In response to this complexity and using his ecological background, he argued for simplified structures and safer systems. At the Bank seminar, Lord May made the case for a separation of retail and investment banking to achieve this.
“One of the ideas I presented at the seminar came from a simulation of the simplest form of systemic shock - loan defaults,” he says. “The model did not include any other shocks and it showed that the losses could be distributed among more banks and smoothed out.
“Individual banks wanted to ensure the shock was spread among as many banks as possible. I found that it’s easier for banks to absorb a loan default shock if the retail and investment arms are separated as it is contained. This caused a slight stir.”
The ICB has since proposed to ring-fence investment and retail arms and the government has accepted the reforms.
Super-spreaders of infection
When Lord May was consulted by Vickers about the report he stressed further applications of ecology to finance.
Simplifying the system will help but banking also needs extra precautions against the ’super-spreaders’ of infection in the network. For example, during the SARS epidemic, certain individuals infected dozens of others while some infected very few. Applied to the banking system, problems at a major bank would infect many other institutions, while the closure of a small building society may have limited impact.
Dealing with super-spreaders is crucial to tackling infectious disease, just as protecting the system against the contagion of big bank failures is needed to make it more robust.
“The ICB report is about taking sensible measures to make the system more robust,” he says. “Proposals include ring-fencing and the need for banks to hold more capital reserves, particularly to make larger banks hold relatively more capital.
“The big banks need to be specifically dealt with as they are more important, like super-spreaders of infection.”
There are two more areas where Lord May believes ecosystems can help finance build simpler and more robust systems.
First, he believes accurate product pricing has been made far more difficult by rating agencies’ ineptitude or crookedness.
He says that just as one species will assess the danger from others, unless risk can be appropriately assessed then a system will never work effectively,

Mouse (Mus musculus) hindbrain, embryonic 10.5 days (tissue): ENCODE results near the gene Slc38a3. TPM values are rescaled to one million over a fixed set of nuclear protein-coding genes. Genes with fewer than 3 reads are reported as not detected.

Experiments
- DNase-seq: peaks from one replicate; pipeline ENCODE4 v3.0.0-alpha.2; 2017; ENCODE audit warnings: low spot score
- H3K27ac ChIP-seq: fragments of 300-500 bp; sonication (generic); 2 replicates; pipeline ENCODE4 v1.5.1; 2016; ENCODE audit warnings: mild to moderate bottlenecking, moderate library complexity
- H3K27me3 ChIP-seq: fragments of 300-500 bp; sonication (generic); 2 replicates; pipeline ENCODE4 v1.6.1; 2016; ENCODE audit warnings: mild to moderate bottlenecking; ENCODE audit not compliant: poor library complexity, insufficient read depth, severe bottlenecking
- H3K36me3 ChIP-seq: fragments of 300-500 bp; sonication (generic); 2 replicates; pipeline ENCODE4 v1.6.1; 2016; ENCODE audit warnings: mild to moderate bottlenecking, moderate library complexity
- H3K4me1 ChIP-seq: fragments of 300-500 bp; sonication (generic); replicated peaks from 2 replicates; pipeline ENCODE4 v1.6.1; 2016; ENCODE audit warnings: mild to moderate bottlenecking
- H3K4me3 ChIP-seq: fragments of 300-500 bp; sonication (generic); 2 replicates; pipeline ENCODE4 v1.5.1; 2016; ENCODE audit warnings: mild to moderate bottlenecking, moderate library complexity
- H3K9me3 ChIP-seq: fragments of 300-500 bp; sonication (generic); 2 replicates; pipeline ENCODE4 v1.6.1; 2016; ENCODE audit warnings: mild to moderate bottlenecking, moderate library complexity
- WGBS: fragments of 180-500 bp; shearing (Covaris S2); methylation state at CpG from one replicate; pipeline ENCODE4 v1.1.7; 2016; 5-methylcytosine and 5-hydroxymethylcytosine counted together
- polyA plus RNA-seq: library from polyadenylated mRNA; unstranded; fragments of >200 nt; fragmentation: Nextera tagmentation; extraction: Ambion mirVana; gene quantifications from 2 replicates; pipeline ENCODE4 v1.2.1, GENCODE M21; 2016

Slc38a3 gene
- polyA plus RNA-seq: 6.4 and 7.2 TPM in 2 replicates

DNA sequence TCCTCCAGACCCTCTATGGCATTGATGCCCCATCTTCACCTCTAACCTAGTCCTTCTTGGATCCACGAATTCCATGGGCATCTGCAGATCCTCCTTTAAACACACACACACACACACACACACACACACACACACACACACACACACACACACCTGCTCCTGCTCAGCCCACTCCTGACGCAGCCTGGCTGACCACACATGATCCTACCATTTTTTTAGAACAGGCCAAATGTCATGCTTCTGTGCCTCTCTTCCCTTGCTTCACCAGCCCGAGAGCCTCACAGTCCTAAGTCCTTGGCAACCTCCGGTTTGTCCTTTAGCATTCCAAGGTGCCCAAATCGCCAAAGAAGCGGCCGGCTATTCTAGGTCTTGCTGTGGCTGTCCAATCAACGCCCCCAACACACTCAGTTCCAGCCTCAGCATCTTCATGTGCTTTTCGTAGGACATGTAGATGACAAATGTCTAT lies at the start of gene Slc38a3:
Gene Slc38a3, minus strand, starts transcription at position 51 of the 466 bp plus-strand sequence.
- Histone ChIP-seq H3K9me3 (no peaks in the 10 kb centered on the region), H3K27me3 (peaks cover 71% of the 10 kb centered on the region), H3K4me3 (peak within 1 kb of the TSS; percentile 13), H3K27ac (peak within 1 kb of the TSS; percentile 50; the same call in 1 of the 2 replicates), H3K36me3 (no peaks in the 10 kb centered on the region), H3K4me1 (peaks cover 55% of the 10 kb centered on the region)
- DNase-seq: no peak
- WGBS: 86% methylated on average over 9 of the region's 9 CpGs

“I would like to see more attention given to how the increasingly elaborate instruments now traded are being rated,” he says. “They are rated by private agencies, whose past record is one of demonstrable incompetence.”
He suggests these instruments are broken down into simpler forms so effective risk assessment can take place.
“These complex instruments are hard to penetrate and I can see the difficulty, as Vickers says, in choosing who will decide what is too complicated.” he says.
“Vickers was not asked to consider it in his report but I’d like to see more attention to it.”
The other area Lord May believes needs reform is the speed of trading of such complex products.
Fat finger syndrome is well known in the City and happens when a trader presses a button in error, causing a temporary plunge in stock markets, with millions of pounds lost and regained within moments.
“There are parallels with excessively complicated ecosystems that will be destabilised by their complexity,” he says. “There are more and more complicated products with faster and faster trading. I accept my financial knowledge is limited, but if I were supreme dictator I would ask whether we should be putting a limit on how fast you can trade.
“It can be done with an explicit time limit - a nano-second or half a second - or with a financial transaction tax that will have the effect of slowing it down. Try to put some range on just how complicated these things are.”
A man of Lord May’s distinction is well worth listening to and senior regulators, governments and bankers take seriously his views on building safer systems in a post-crash world.
He’s not a politician or banker and doesn’t claim to have all the solutions but his understanding of how systems fit together provides a different perspective.
“There are no easy answers,” he says. “I am good at understanding what is going on but often when you realise what is happening then it is really hard to fix it.”